Judith Butler

Judith Butler

Title
Maxine Elliot Professor of Comparative Literature
Department
Dept of Comparative Literature
Research Expertise and Interest
critical theory, gender and sexuality studies, comparative literature, 19th and 20th century continental philosophy, social and political thought, philosophy and literature
Research Description

Judith Butler is Maxine Elliot Professor in the Department of Comparative Literature and the Program of Critical Theory at the University of California, Berkeley. She received her Ph.D. in Philosophy from Yale University in 1984. She is the author of several books:  Subjects of Desire: Hegelian Reflections in Twentieth-Century France (1987), Gender Trouble: Feminism and the Subversion of Identity (1990), Bodies That Matter: On the Discursive Limits of “Sex” (1993), The Psychic Life of Power: Theories of Subjection (1997), Excitable Speech (1997), Antigone’s Claim: Kinship Between Life and Death (2000), Precarious Life: Powers of Violence and Mourning (2004); Undoing Gender (2004), Who Sings the Nation-State?: Language, Politics, Belonging (with Gayatri Spivak in 2008), Frames of War: When Is Life Grievable? (2009), and Is Critique Secular? (co-written with Talal Asad, Wendy Brown, and Saba Mahmood, 2009) and Sois Mon Corps (2011), co-authored with Catherine Malabou. Her most recent books include: Parting Ways: Jewishness and the Critique of Zionism (2012), Dispossession: The Performative in the Political  (co-authored with Athena Athanasiou 2013), Senses of the Subject and Notes Toward a Performative Theory of Assembly (2015), and a co-edited volume, Vulnerability in Resistance, with Duke University Press (2015). Her book, The Force of Nonviolence will appear with Verso Press in 2020.  Her books have been translated into more than twenty-seven languages.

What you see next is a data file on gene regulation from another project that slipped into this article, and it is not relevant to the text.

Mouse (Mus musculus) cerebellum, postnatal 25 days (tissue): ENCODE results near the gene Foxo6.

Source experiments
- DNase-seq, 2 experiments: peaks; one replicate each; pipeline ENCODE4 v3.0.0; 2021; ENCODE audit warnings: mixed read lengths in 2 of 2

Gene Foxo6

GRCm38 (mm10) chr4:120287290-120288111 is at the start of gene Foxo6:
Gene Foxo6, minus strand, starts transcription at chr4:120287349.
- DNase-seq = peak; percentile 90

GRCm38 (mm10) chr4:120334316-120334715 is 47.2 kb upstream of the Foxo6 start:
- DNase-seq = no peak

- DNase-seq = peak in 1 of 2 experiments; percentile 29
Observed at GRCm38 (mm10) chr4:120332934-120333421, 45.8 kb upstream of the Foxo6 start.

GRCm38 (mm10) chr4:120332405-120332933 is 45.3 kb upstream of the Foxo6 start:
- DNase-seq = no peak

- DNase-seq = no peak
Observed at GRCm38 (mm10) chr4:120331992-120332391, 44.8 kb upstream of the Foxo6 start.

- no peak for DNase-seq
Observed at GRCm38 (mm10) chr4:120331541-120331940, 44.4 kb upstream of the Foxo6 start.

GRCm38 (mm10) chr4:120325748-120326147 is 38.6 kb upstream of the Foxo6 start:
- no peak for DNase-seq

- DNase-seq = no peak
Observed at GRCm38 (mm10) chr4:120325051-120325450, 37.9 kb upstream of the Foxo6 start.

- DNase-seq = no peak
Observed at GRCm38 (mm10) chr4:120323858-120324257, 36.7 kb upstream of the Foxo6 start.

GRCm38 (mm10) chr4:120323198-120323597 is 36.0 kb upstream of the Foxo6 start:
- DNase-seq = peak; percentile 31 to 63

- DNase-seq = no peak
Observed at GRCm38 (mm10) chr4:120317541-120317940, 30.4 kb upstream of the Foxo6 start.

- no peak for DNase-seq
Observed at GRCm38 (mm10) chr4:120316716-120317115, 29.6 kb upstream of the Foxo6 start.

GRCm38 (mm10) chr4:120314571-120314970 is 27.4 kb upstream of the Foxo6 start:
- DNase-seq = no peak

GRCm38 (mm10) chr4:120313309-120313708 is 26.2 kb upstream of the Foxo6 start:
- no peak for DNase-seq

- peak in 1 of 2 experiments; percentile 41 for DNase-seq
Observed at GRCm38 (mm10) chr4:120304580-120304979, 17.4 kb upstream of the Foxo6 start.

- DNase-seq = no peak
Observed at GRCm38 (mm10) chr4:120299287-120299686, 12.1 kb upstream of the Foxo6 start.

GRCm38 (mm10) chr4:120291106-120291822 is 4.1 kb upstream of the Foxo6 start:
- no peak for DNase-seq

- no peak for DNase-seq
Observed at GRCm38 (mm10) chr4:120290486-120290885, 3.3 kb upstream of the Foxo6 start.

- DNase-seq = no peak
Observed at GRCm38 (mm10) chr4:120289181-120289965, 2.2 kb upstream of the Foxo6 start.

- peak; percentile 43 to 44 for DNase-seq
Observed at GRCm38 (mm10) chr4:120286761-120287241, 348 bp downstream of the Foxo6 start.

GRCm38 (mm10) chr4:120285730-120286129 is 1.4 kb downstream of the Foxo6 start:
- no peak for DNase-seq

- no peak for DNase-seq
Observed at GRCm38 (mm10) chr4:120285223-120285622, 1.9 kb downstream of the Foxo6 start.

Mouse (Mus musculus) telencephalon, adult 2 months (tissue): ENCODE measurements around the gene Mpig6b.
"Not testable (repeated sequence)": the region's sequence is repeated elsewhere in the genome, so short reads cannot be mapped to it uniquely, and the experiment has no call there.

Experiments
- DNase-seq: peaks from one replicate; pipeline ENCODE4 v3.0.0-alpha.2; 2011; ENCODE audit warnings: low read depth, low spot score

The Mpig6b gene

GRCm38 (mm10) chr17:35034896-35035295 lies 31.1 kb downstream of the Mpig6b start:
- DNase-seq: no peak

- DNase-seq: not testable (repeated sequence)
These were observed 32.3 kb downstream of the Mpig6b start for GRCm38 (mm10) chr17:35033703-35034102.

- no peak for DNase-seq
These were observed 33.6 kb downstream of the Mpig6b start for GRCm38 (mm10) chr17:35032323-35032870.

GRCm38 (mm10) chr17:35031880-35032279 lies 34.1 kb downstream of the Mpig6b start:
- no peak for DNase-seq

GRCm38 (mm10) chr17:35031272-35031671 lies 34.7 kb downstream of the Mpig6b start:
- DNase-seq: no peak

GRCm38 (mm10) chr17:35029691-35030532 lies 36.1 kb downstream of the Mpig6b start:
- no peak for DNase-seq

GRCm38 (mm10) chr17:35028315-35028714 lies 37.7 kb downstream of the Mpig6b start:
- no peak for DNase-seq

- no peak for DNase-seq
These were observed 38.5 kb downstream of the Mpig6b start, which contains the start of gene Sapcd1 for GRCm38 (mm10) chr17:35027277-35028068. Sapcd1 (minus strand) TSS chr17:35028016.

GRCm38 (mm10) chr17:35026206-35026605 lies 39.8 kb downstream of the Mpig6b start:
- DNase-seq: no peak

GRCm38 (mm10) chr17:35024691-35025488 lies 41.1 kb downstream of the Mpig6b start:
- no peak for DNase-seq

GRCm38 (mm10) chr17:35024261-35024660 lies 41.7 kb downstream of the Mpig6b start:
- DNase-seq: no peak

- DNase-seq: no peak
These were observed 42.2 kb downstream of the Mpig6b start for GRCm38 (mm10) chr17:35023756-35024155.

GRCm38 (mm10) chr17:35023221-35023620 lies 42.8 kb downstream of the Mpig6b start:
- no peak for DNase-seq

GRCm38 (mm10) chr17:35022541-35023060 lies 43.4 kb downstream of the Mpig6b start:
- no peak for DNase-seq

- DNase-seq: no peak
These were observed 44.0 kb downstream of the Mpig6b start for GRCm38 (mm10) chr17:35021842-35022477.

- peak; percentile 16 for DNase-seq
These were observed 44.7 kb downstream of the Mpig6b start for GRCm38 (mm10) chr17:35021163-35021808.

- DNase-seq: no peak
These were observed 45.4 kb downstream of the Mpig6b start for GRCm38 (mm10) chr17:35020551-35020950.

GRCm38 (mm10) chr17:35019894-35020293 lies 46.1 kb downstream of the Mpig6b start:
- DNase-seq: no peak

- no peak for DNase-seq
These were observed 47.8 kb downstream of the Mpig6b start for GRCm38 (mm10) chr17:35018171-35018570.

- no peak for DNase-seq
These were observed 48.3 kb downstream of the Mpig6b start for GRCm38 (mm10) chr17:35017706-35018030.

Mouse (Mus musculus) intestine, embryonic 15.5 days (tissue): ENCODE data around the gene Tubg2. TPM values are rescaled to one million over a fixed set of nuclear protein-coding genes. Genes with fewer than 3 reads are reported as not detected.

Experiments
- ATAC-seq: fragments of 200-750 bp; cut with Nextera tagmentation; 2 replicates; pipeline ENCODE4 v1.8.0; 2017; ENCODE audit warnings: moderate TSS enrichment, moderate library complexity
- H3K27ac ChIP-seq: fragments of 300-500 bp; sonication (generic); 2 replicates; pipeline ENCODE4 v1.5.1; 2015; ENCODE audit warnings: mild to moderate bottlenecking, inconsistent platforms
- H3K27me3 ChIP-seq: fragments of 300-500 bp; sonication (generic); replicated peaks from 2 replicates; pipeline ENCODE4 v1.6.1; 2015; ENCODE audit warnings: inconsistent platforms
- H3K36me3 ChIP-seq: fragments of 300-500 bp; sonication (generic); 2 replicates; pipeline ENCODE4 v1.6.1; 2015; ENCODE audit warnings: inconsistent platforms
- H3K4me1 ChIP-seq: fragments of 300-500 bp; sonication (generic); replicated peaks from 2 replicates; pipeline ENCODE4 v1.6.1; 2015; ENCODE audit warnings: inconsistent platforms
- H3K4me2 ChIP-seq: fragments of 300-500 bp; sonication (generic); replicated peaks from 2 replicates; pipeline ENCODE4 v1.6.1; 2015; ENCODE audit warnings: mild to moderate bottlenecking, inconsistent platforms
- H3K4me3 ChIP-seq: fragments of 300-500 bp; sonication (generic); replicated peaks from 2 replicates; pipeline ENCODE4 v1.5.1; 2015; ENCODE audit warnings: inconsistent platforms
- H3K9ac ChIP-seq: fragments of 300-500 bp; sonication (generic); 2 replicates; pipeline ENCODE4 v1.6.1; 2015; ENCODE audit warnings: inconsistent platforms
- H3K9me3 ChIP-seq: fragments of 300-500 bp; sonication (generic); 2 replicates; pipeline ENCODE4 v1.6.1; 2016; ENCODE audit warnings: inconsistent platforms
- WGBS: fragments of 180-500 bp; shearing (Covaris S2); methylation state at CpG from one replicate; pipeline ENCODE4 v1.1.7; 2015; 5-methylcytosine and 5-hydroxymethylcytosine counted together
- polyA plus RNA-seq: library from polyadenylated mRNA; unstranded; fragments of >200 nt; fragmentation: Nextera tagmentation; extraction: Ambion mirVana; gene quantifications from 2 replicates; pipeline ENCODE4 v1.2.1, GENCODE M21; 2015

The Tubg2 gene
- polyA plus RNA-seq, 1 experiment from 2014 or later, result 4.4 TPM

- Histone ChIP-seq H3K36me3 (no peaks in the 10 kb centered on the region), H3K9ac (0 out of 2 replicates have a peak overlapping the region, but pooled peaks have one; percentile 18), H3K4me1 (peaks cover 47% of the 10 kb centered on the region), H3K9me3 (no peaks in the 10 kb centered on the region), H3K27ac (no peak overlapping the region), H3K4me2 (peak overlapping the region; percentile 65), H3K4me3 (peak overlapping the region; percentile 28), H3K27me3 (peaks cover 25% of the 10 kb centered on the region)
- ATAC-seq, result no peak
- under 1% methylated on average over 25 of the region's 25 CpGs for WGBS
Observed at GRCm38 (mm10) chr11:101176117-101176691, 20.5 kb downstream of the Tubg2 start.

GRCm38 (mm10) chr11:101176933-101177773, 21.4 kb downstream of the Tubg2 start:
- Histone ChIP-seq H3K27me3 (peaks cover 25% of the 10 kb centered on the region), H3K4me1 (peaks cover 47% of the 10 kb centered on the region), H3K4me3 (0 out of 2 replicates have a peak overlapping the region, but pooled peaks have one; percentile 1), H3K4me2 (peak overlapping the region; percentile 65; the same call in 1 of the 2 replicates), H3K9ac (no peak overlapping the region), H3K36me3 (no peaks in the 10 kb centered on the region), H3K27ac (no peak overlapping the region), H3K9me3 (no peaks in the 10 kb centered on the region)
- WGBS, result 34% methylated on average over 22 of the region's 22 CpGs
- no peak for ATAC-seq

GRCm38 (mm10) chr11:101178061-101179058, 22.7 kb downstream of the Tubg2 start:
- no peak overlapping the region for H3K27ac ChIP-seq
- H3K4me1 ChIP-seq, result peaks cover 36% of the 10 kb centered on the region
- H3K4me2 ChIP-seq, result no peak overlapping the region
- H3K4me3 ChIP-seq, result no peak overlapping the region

She served as a founding director, with Martin Jay, of the Critical Theory Program and the International Consortium of Critical Theory Programs at UC Berkeley and served as Department Chair of the Department of Rhetoric in 1998-2003 and 2006-7, and the Acting Chair of the Department of Gender and Women’s Studies, 2002-3. She also served as the Chair of the Board of the University of California Humanities Research Center in Irvine.  She has served on the Executive Council of the Modern Languages Association and chaired its committee on Academic Freedom and will serve as President of the organization in 2020.  She is also affiliated faculty with the Psychosocial MA Program at Birkbeck College in London and the  Hannah Arendt Chair at the European Graduate School in Sass Fee, Switzerland.